Karsten Pohl

Karsten Pohl
Physics & Materials Science
DeMerritt Hall 327
9 Library Way
Durham, NH 03824
(603) 862-4197


  • Ph.D. Physics, University of Pennsylvania, Philadelphia, 1997
  • Diplom Physics, Ludwig-Maximilians University of Munich, Germany, 1991


Karsten Pohl completed his doctorate in surface physics with Prof. E. Ward Plummer, by studying the electronic and geometric surface structure of hydrogen adsorption on beryllium surfaces with a combination of photoelectron spectroscopies and low-energy electron diffraction. After working with Drs. Robert Hwang and Norman Bartelt at Sandia National Laboratories in California on strain effects in ultrathin film self-assembly on metal surfaces as a post-doctoral fellow, developing a novel scanning tunneling microscope in the process, he joined the Faculty of the University of New Hampshire in 2000, where he is a Professor in the Department of Physics and the Materials Science Program. His group explores molecular and stress relaxation driven self-assembly processes yielding novel nano-materials and the electronic properties of reduced dimensional systems, involving experimental tools such as scanning probe microscopy, photoelectron spectroscopy, and low-energy electron microscopy or LEEM, as well as extensive numerical modeling. Dr. Pohl is a founding member of the NSF-Center for High-rate Nanomanufacturing at UNH and has received an Early Career Award from the National Science Foundation in 2002. He was a Visiting Professor at the University of Genua, Italy in 2007.

Teaching Interests:

Karsten Pohl teaches a wide variety of undergraduate and graduate courses in Physics and Materials Science, both experimental and theoretical. Recent offerings included calculus-based General Physics (Honors), Thermodynamics, Optics, Quantum Mechanics, Solid State Physics, Thin-Film and Surface Science, Statistical Physics, as well as Mathematical Physics. He is advising senior undergraduate and Ph.D. theses in Surface Science.

Research Areas:

  1. Surface Science & Nanotechnology
  2. Nanoscience at Surfaces: Investigation of the interplay of structural and electronic properties of self-assembling nanostructured surfaces and strained interfaces (with atomic resolution)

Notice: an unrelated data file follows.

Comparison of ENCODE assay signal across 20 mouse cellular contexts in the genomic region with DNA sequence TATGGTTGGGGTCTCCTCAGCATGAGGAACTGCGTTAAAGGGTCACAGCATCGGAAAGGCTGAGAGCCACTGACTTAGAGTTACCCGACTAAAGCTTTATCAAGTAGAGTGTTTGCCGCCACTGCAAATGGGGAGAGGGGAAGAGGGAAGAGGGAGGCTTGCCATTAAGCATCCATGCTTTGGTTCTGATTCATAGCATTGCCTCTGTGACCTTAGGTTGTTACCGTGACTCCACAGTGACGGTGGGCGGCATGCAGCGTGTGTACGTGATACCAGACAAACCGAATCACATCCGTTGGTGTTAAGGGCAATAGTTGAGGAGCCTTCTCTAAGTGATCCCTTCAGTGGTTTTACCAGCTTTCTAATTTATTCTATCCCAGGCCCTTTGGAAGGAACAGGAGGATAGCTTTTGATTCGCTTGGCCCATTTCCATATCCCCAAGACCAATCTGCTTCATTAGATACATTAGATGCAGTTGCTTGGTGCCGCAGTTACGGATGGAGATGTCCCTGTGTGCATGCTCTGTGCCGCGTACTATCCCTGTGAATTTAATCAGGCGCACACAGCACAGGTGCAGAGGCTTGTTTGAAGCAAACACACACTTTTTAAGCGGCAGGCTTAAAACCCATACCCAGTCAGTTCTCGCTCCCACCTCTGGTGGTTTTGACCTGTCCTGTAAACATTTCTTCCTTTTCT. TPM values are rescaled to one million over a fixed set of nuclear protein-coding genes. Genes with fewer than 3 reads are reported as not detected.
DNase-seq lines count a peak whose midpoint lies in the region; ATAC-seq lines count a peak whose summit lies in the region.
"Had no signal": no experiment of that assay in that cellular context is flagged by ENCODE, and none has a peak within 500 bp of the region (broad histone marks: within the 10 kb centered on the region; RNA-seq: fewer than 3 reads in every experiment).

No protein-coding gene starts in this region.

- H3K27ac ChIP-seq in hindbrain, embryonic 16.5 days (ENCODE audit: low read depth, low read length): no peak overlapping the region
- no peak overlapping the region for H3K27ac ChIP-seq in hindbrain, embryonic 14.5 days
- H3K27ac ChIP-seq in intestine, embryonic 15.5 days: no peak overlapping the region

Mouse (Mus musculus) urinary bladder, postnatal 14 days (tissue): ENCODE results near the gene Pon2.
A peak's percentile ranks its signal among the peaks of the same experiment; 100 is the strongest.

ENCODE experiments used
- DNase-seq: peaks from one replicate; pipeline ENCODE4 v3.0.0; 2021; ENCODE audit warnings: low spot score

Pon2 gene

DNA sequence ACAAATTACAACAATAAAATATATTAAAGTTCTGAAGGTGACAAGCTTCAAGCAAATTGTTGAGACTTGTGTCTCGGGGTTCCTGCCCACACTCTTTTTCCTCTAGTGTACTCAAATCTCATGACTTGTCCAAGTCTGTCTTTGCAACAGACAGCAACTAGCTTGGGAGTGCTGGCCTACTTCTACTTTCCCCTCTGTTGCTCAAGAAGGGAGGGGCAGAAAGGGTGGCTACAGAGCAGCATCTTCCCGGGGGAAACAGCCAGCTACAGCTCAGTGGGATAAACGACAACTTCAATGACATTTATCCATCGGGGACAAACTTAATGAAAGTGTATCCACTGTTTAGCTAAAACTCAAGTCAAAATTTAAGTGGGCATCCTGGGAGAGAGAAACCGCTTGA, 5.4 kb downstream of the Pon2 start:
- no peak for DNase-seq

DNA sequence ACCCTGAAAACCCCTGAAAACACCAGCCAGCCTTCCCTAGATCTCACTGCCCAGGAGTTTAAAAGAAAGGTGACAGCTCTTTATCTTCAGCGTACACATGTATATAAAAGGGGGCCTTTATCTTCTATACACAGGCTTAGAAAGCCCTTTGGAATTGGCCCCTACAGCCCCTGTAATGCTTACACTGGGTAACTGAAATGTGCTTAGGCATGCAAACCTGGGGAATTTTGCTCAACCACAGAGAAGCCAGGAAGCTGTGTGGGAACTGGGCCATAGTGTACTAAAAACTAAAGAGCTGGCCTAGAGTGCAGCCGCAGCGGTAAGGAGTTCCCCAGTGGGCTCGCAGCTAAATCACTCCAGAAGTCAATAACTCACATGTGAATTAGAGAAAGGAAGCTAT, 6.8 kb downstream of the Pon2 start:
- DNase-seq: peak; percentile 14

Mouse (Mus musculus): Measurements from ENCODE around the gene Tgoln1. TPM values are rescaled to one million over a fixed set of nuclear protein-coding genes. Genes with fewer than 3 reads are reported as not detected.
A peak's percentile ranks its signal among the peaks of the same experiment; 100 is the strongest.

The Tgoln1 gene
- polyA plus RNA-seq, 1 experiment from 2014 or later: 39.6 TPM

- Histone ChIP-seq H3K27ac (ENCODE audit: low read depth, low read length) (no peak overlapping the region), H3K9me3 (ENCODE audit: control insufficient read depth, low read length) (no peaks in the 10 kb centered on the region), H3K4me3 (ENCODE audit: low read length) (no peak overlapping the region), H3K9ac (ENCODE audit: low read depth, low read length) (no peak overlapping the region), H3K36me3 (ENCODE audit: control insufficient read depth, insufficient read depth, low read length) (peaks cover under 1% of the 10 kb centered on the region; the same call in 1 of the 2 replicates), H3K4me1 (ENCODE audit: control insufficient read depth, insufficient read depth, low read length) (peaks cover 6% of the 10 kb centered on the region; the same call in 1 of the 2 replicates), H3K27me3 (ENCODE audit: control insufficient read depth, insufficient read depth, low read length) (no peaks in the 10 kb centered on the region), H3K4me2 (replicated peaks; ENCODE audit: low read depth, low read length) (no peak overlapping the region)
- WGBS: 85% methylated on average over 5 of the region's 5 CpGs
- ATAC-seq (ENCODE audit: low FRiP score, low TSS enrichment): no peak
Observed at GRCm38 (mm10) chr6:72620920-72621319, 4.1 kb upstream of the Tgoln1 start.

• Novel electronic properties of reduced-dimensional systems
  • Self-Assembly of molecular species at surfaces and interfaces
  • Graphene and two-dimensional strained heterostructures
  • Organic photovoltaics
  • Scanning tunneling microscopy (STM) and spectroscopy (STS)
  • Low energy electron microscopy (LEEM) and spectroscopy

Select Publications:

  • “Highly-ordered assembly of single-domain dichloropentacene over large areas on vicinal gold surfaces,” J. Wang, I. Kaur, B. Diaconescu, J.-M. Tang, G. Miller, and K. Pohl, ACS Nano 5, 1792 (2011)
  • “Spatially-resolved structure and electronic properties of graphene on polycrystalline Ni,” J. Sun, J.B. Hannon, R.M. Tromp, P. Johari, A.A. Bol, V.B. Shenoy, and K. Pohl, ACS Nano 4, 7073 (2010)
  • “Molecular self-assembly of functionalized fullerenes on a metal surface,” B. Diaconescu, T. Yang, S. Berber, M. Jazdzyk, G.P. Miller, D. Tománek, and K. Pohl, Physical Review Letters 102, 056102 (2009)
  • “Low-energy acoustic plasmons at metal surfaces,” B. Diaconescu, K. Pohl, L. Vattuone, L. Savio, Ph. Hofmann, V.M. Silkin, J.M. Pitarke, E.V. Chulkov, P.M. Echenique, D. Farías, and M. Rocca, Nature 448, 57 (2007)
  • “An ultrahigh vacuum fast-scanning and variable temperature scanning tunneling microscope for large scale imaging,” B. Diaconescu, G. Nenchev, J. de la Figuera, and K. Pohl, Review of Scientific Instruments Review of Scientific Instruments 78, 103701 (2007)
  • “The origins of nanoscale heterogeneity in ultra-thin films,” J.B. Hannon, J. Sun, K. Pohl, and G.L. Kellogg, Physical Review Letters 96, 246103 (2006)